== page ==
God is our Guide  Number 1 site for help



Diet anti-inflammatory
Burning  Feet Home
Services Page
Chronic Fatigue
Autoimmune diseases
Bible healing
Celiac disease

Women Heart Disease

  Natural Makeup
  Neck Pain
  Ocular Female diseases
  Chronic fatigue syndrome
  Women Heart Attacks
  Breast Size & Disease
  Breast massage
 Memory problems
  Breast Lymph Drainage
  Kidney stone Buster
 Bras cause breast cancer
Skin repair Clinic

 Under active thyroid

Iodine deficiency china

Women & Thyroid

Thyroid is ageing you

Autoimmune  Thyroid

Thyroid & Myasthenia



Grave Disease

Oparas disease


Autoimmune self attack

New Psoriasis Rx

Turmeric & arthritis

Soccer arthritis

IgA nephropathy Fish oil

Behcet Disease



Inner Ear Disease AIED

Risk of heart disease & stroke 

Depression and breast cancer

rheumatoid arthritis

Nail Fungus


Facial  cleaner

oil pulling

 Reading disorders


 Graves Disease-II

   alternatives treatment of all disease please read our e-book 



Special GoogleHealth Search

What is Gravesí disease?

Harefuah. 2001 May;140(5):392-4, 455, 454., Links

[Intravenous immunoglobulins treatment of patients with Graves' ophthalmopathy]   Leibe A, Levy Y, Shoenfeld Y.Sheba Medical Center,  Tel-Aviv Univ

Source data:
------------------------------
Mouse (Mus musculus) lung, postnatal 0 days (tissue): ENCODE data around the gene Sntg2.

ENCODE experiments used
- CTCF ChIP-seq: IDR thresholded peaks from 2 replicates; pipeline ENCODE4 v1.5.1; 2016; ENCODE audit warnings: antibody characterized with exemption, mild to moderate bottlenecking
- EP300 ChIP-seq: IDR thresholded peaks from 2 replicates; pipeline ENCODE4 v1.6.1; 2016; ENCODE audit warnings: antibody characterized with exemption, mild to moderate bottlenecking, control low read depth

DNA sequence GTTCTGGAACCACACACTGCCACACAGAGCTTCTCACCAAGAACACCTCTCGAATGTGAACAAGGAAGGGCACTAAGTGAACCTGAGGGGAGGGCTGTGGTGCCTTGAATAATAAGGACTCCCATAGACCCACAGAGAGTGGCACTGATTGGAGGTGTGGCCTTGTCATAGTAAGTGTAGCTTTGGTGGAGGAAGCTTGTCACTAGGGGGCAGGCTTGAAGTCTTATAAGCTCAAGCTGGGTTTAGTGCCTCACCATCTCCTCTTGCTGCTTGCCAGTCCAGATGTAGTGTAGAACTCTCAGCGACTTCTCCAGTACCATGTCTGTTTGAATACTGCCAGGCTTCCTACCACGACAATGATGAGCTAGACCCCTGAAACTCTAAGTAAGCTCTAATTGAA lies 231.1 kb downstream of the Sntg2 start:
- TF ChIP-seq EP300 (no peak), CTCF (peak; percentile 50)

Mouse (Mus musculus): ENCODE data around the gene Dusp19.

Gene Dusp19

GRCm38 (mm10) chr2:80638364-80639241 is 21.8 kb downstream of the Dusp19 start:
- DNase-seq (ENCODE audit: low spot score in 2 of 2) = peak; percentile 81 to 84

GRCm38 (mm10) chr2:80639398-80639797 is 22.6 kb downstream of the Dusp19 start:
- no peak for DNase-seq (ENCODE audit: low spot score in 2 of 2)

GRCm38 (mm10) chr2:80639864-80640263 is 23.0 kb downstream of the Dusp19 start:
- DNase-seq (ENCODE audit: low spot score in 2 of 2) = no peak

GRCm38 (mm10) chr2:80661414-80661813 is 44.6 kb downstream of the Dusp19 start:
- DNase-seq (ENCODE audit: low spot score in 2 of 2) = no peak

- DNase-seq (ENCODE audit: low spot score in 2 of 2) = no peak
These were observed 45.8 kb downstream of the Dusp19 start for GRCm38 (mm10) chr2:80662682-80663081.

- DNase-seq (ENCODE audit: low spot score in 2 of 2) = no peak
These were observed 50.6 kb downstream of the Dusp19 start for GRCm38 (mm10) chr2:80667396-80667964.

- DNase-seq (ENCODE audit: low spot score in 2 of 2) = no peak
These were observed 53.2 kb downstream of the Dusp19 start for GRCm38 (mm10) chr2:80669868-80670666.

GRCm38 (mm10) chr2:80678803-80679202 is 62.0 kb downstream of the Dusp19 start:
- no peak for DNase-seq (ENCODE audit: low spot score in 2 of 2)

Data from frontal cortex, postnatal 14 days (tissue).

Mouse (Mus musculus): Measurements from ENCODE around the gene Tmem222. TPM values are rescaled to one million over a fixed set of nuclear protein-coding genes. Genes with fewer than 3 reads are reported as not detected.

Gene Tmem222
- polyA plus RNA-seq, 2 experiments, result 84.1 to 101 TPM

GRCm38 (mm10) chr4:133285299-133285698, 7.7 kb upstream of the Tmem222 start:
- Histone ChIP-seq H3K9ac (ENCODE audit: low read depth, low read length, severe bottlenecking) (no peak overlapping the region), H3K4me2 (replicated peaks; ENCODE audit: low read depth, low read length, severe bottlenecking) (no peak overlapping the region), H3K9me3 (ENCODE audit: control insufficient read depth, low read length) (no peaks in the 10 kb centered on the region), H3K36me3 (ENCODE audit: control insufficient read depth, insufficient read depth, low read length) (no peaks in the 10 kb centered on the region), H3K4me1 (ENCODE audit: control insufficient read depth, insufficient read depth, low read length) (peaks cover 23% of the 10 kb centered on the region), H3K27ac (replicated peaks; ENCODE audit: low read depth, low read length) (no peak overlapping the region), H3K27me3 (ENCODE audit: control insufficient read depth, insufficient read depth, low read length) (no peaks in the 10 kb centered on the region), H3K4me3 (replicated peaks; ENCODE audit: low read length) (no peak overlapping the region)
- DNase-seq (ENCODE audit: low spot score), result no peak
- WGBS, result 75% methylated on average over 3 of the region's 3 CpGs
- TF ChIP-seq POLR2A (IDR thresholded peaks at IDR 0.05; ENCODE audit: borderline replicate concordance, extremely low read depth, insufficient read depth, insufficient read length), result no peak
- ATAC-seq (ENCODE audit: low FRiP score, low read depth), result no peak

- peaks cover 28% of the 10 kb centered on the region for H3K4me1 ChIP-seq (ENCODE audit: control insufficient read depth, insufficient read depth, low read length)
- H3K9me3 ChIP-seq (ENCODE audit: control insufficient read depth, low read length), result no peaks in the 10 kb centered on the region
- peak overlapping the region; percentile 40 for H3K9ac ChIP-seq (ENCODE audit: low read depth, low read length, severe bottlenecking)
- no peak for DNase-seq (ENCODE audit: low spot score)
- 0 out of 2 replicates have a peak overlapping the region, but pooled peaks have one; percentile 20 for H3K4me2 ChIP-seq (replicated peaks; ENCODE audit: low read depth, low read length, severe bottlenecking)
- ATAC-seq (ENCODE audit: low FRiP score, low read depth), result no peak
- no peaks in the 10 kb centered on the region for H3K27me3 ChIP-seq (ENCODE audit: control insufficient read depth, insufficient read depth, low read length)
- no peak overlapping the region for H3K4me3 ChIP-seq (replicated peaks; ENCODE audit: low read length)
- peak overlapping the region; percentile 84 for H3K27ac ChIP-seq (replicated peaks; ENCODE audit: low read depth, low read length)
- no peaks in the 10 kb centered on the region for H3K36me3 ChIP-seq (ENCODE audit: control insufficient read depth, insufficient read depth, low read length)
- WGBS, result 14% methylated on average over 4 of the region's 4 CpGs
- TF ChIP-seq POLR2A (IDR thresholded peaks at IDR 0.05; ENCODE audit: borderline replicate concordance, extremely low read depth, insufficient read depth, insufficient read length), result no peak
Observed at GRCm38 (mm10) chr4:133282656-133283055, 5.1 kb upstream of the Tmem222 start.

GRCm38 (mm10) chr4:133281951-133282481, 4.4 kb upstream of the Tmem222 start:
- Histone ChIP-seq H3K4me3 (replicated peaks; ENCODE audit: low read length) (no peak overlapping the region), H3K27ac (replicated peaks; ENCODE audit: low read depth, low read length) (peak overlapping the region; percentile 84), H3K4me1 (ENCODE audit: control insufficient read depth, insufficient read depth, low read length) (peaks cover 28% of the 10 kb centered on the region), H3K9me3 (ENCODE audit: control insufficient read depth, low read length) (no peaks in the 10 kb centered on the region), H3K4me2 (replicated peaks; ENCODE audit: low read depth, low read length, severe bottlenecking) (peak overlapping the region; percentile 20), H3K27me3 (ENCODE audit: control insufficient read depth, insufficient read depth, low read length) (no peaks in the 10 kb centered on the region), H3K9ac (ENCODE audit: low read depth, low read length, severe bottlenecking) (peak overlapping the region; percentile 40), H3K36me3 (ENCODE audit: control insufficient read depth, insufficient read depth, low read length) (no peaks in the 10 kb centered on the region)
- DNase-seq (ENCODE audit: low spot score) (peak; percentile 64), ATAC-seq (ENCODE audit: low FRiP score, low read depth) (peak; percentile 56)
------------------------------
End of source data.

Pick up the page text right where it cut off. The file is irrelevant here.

Graves' ophthalmopathy is an autoimmune disease manifested as exophthalmus, lid lag and diplopia. As in the accompanying autoimmune thyroid disease, there is an autoimmune homonal and cellular attack on the orbita, mainly the retro-orbital tissues. Steroids are the cornerstone of therapy. We reviewed the evidence for a similar therapeutic effect of i.v., immunoglobulins (IVIGs) and their better side affect profile as compared to steroids. We also described an impressive therapeutic success with IVIG given to a patient with resistant ophthalmopathy. The clinical picture of Graves' ophthalmopathy is attributed to a pathologic hyper--activation of orbital fibroblasts, deposition of collagen and glycosaminoglycans in the extra-cellular matrix and eventually fibrosis. These are mediated by leucoregulin, IL-1, IFN-gamma, and TGF-beta--all secreted by lymphocytes and mast cells in the retorbital space. Another mode of cell activation is by binding of autoantibodies (presumably thyroid stimulating Ab's) to an antigenic determinant on the surface of fibroblasts. I.v. immunoglobulins, known today to be active in a variety of autoimmune processes, exert their effect on autoantibodies, complement, phagocytic cells etc. IVIGs also inhibit orbital lymphocytes and fibroblasts through inhibition of IL-1 or/and TGF-beta.

Thyroid. 1997 Aug;7(4):579-85.

Intravenous immunoglobulin versus corticosteroid in treatment of Graves' ophthalmopathy.

Baschieri L, Antonelli A, Nardi S, Alberti B, Lepri A, Canapicchi R, Fallahi P.

Institute of Clinical Medicine II, University of Pisa, Italy.